BUTTE – A national push to get schools to train sports coaches about concussions has one Butte mother on a local awareness campaign.
While football is typically the go-to sport for concussion discussions, Christine Barry worries about other sports than tend to be lower profile but have risk of injury: soccer, volleyball, cheerleading, cross country, club hockey – even golf.
"It's not just football," said Barry. "It's just those multiple, repeated impacts in many sports."
Barry, a sports mom and mental health counselor at Margaret Leary Elementary in Butte, keeps up on the latest research, mostly through the Concussion Legacy Foundation, which advances the study, treatment and prevention of the effects of brain trauma in athletes and other at-risk groups.
Growing evidence surrounding the effect of sports-related concussions at all levels indicates high school, middle school and youth sports organizers are more sensitive than ever to preventing concussions.
Barry is concerned about regular playground injuries, too, that could result in head trauma.
Perhaps in light of the 2015 feature film "Concussion," starring Will Smith, pockets of parents are taking legal action that may affect how youth sports organizers approach concussion prevention.
The New York Times reported in September that a class-action lawsuit had been filed against Pop Warner, the nation's largest youth football league. The suit claims the organization knowingly put players in danger by ignoring the risks of head trauma.
The suit, said the newspaper, is the biggest sign yet that youth football programs are the next front in the legal battle over concussions.
Unlike other cases that have centered only on football leagues, the complaint also accuses USA Football, the youth football arm of the NFL and the group that creates football helmet safety standards, of "failing to protect young players from the dangers of brain trauma and the long-term consequences of repeated head hits, and ignoring medical research that underscores the dangers of playing football."
Every year, Barry conducts concussion awareness workshops for parents and volunteer coaches with the Copper City Kings of the Butte Amateur Hockey Association.
For example, she teaches how players can move into the boards safely plus core training drills to strengthen the head and neck — all to lessen the dangers of impact.
What are schools doing?
Barry wonders why there are virtually no athletic trainers for club and youth sports. But East Middle School has one trainer who works games on Tuesdays and Thursdays. She covers football, volleyball, cross country, basketball and wrestling, said Principal Larry Driscoll.
Butte High employs two trainers who work the sidelines at football and soccer games in the autumn. The district contracts its services through St. James Healthcare.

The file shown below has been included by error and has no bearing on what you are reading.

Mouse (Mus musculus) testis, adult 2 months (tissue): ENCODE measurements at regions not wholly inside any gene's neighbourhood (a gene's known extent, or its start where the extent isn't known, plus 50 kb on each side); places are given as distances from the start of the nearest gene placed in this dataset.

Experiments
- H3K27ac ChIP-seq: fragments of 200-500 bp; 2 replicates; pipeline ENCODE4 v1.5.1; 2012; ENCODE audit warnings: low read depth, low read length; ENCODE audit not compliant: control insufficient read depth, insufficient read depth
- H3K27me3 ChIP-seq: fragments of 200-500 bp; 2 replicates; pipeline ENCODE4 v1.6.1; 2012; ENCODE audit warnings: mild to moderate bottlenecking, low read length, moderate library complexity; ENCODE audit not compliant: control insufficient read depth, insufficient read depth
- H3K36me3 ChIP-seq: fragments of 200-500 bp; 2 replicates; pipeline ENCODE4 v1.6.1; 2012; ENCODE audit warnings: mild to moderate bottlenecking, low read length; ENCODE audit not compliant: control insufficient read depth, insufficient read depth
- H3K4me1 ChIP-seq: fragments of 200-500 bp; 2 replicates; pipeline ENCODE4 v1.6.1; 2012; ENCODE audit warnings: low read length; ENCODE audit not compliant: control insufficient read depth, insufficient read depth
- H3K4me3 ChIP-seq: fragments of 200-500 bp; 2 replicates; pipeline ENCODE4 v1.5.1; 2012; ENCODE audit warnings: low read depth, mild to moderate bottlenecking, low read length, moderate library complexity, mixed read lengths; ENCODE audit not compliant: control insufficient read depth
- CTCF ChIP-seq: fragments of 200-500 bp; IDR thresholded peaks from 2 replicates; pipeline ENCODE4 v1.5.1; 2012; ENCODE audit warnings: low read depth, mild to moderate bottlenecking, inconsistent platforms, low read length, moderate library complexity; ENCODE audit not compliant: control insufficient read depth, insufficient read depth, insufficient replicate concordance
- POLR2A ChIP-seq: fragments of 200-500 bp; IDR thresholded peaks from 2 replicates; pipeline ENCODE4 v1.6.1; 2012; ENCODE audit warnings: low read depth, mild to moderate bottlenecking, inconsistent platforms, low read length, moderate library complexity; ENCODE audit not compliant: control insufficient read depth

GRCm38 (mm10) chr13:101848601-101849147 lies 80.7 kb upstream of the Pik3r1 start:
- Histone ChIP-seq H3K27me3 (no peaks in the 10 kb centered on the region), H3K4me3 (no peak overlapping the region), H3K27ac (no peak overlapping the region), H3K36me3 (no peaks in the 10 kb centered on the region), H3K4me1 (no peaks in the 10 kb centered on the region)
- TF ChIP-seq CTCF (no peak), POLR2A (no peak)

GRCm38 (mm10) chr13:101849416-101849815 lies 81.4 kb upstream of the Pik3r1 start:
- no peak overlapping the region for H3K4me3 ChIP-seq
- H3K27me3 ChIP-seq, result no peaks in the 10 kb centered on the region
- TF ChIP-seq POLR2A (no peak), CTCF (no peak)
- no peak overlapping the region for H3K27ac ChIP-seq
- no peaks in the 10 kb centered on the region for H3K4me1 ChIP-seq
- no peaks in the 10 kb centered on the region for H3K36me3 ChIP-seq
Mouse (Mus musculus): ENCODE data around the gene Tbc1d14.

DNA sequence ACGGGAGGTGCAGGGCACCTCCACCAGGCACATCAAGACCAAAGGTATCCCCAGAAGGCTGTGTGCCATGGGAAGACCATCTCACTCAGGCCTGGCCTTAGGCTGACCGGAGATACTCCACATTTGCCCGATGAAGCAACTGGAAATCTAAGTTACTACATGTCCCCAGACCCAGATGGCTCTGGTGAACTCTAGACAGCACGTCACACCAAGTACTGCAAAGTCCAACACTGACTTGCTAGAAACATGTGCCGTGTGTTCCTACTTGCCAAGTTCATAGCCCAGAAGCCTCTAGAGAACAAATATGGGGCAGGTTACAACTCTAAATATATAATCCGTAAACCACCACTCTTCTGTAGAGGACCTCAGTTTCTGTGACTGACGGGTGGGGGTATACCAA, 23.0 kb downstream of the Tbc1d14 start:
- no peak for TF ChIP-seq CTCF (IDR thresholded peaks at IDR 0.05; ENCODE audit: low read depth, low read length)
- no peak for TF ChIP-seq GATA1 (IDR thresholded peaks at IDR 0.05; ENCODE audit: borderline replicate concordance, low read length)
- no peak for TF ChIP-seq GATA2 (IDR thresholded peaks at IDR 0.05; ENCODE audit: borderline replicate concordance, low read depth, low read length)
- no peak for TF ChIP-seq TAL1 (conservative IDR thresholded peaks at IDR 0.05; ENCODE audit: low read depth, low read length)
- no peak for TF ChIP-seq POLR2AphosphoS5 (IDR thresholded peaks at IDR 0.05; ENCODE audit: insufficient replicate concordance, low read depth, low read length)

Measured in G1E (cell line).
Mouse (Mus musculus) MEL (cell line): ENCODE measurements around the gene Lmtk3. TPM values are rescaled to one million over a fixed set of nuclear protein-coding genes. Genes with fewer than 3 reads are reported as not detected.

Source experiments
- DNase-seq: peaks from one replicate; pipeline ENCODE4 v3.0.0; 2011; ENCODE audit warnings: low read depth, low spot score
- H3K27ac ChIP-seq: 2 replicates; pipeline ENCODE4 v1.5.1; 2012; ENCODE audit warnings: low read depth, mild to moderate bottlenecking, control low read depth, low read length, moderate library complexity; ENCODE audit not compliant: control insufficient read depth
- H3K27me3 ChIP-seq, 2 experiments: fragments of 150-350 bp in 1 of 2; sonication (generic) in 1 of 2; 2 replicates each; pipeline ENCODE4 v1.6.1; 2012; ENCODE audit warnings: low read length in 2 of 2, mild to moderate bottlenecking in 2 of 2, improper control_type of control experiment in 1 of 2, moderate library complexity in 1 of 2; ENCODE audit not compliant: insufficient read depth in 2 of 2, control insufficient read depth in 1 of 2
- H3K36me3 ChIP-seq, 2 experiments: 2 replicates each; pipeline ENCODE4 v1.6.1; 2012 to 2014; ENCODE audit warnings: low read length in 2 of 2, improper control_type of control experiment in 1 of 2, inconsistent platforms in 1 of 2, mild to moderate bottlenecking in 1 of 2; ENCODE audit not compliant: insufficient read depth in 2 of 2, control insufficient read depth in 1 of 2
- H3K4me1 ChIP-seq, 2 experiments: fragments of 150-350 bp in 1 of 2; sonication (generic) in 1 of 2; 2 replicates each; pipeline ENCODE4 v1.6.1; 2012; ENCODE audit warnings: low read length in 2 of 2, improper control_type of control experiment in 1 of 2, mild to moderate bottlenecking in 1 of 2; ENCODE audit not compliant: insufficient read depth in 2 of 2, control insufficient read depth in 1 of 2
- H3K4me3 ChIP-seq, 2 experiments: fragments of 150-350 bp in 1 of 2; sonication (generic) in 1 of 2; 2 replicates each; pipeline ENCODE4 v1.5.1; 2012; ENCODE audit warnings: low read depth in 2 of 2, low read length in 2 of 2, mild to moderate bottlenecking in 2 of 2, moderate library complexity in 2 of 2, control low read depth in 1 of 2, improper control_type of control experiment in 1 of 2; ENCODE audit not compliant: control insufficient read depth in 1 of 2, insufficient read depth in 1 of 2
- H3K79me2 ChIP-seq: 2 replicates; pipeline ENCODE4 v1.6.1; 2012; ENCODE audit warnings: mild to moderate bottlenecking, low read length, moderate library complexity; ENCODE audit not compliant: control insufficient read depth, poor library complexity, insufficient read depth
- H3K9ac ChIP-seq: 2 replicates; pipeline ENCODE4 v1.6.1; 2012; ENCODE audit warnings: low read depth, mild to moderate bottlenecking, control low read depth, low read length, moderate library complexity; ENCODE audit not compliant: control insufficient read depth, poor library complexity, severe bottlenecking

Butte High Bulldogs football coach Arie Grey said while he does not reveal player injuries to the general public — for competitive and player confidentiality reasons — he relies heavily on his sideline trainer to monitor players.
"Half the battle is to prevent concussions, use correct technique, and not hit every single day," said Grey. "We are so lucky to have our trainers so we do things the right way and help our kids."
Locally, the school district follows Montana High School Association policy, and at least two sports clubs are on board.
MHSA has no jurisdiction over middle schools in Montana. But East Middle School ascribes to Butte High's policy, in keeping with the MHSA and National Federation of High Schools Federation policies.
Coaches must watch a NFHS 40-minute prevention/recognition video and rules clinic and take a test prior to the first practice in order to earn certification.
Following MHSA policy, the Bulldogs practices are shorter and allow fewer minutes per week of what Grey calls "live, hard-hitting contact" against another player. The team practices four times a week for up to two hours each time.
In lieu of live contact, players hit on a tackle ring instead of a human as a way to learn safer head placement.
Such policies, in place for six years, align with USA Football, said MHSA assistant director and Butte native Brian Michelotti. Montana teams cannot hold more than 90 minutes' worth of contact per week.
Players are now taught to lead a tackle "heads up" instead of heads down, a much more dangerous angle.
"We also are one of very few schools to hire ambulance coverage for all football, soccer and we also cover the Mining City Duals Wrestling (tournament)," said Butte High Athletic Director Chuck Merrifield. "We also have a sideline doctor for all varsity football."
As for soccer, where headers can result in player collisions mid-air while going for the ball, the MHSA is trying to reduce contact injuries.
"We're looking for ways at reducing heading of the ball," added Michelotti.
More prevalent training
Montana schools must require coaches in all positions to take at least a 30-minute online video course that includes a checklist to recognize symptoms in an athlete, said Michelotti.
Parents, too, must read and sign the checklist form before their child can play.
All East Middle School students — not only athletes — are tested, said Principal Larry Driscoll.
"We'll have the entire student body take a baseline test as a preventive measure," said Driscoll.
At least 626 East students are taking the online test this fall.
The district bought a specialized computer testing program for $1,200 and covers the cost per student.
Some teachers test students in physical education classes as part of a brain injury unit; others test during extracurricular sports practices.
Students also study the dangers of concussions in their health classes where they complete the test.